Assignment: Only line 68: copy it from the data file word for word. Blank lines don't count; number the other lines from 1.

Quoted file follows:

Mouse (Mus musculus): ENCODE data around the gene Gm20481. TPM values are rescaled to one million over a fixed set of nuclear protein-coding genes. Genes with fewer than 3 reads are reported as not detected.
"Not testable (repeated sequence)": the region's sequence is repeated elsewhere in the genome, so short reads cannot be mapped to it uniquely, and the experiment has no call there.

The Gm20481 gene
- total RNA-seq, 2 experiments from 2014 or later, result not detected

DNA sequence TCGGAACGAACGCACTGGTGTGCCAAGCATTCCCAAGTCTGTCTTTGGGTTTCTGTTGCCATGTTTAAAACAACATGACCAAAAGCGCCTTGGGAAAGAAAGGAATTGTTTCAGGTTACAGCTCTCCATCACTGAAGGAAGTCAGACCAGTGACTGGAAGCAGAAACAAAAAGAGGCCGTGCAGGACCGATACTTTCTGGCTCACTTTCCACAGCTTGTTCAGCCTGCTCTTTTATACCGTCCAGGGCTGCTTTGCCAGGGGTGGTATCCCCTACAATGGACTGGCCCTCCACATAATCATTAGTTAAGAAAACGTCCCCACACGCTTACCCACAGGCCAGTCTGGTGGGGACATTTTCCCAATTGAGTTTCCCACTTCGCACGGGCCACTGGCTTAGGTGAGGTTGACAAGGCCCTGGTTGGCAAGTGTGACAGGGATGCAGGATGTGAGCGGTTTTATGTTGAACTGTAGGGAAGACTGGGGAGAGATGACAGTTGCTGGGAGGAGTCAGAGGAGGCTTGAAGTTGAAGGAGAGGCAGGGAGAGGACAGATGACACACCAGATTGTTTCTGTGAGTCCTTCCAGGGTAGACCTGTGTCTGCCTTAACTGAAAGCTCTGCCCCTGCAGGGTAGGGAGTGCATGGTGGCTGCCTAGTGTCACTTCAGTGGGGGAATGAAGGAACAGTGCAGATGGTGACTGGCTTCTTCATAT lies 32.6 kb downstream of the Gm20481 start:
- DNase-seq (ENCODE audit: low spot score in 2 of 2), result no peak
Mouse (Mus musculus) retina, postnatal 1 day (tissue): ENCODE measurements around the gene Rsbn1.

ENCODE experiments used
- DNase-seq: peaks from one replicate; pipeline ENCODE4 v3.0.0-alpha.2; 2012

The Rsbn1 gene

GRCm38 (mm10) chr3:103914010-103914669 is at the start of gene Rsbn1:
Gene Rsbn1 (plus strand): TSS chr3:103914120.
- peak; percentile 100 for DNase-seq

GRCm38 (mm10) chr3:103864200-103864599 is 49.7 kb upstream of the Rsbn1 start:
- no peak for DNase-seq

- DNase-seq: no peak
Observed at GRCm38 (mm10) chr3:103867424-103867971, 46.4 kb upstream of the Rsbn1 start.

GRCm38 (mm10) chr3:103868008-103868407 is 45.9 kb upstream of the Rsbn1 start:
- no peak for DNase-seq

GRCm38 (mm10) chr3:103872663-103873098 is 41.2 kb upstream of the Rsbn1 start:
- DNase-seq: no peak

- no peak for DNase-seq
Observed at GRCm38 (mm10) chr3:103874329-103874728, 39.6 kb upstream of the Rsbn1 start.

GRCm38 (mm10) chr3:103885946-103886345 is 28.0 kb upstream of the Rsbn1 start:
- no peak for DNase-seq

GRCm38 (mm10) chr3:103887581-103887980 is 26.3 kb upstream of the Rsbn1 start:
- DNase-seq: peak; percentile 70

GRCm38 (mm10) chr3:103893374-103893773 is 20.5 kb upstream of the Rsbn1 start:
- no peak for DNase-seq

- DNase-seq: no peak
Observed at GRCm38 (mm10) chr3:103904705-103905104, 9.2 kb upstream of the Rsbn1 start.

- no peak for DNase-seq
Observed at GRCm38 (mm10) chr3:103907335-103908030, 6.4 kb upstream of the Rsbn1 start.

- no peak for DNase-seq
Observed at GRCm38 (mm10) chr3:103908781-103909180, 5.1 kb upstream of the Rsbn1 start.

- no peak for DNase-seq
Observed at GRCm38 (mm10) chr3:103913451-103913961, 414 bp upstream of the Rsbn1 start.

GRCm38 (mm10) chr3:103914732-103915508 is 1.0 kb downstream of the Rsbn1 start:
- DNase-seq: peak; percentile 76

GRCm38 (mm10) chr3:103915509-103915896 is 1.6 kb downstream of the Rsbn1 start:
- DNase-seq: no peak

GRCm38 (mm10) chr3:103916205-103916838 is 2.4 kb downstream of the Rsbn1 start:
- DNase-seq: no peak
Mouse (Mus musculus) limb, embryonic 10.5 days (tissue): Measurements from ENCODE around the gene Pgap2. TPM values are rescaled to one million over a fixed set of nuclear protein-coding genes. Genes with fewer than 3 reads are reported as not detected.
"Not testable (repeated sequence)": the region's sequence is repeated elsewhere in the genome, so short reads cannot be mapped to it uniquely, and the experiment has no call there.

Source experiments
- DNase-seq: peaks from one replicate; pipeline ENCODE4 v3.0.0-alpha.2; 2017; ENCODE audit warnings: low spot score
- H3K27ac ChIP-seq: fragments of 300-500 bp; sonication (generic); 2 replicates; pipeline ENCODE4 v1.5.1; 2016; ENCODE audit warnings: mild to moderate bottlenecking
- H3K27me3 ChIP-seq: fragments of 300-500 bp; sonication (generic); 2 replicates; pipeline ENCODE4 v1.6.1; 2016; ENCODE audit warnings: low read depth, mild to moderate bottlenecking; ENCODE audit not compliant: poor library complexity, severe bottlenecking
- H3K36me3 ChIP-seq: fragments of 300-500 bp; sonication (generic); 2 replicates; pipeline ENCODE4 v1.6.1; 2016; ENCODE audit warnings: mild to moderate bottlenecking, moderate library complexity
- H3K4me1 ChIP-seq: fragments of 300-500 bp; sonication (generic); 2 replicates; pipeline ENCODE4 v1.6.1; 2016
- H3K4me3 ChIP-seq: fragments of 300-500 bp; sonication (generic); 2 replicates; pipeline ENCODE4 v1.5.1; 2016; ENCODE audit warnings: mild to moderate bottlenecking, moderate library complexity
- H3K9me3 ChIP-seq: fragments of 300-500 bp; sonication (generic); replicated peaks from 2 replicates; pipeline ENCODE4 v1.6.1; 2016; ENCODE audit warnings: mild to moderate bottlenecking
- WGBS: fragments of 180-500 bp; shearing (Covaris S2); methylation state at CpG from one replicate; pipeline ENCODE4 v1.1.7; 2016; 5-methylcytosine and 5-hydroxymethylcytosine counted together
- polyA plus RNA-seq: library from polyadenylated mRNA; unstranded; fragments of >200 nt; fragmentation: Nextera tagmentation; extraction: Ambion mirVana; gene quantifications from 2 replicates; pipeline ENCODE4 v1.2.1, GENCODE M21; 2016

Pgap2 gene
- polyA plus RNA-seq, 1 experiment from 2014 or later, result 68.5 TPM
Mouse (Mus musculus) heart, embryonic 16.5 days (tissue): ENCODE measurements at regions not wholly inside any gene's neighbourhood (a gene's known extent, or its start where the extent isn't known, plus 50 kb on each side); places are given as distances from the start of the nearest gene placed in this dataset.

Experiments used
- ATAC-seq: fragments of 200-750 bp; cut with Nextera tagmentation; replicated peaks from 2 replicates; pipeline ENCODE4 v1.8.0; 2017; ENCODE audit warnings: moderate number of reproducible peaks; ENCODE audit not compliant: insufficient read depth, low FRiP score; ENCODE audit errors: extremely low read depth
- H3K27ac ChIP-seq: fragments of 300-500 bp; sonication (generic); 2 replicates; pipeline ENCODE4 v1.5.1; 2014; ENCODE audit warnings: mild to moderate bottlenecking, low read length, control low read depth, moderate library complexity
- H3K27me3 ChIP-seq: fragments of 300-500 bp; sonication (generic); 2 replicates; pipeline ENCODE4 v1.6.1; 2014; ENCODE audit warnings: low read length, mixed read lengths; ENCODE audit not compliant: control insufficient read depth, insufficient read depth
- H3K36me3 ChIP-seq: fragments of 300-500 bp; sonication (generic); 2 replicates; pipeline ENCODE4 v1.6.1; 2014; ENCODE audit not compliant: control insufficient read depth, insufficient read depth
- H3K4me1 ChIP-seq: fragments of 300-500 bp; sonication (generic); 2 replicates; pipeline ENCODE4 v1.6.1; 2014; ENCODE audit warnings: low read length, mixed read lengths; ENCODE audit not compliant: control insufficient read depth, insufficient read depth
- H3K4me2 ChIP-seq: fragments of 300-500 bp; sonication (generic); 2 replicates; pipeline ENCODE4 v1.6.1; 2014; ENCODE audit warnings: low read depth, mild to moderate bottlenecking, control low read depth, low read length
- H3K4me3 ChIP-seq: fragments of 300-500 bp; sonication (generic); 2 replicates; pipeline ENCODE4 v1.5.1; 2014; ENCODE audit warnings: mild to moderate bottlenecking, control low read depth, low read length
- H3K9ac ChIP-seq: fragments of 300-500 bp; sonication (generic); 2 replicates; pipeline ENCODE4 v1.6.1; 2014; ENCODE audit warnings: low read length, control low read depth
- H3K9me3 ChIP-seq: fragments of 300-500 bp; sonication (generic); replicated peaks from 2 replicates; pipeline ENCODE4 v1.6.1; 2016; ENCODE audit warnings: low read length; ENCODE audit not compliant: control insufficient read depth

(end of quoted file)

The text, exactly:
- H3K9me3 ChIP-seq: fragments of 300-500 bp; sonication (generic); replicated peaks from 2 replicates; pipeline ENCODE4 v1.6.1; 2016; ENCODE audit warnings: low read length; ENCODE audit not compliant: control insufficient read depth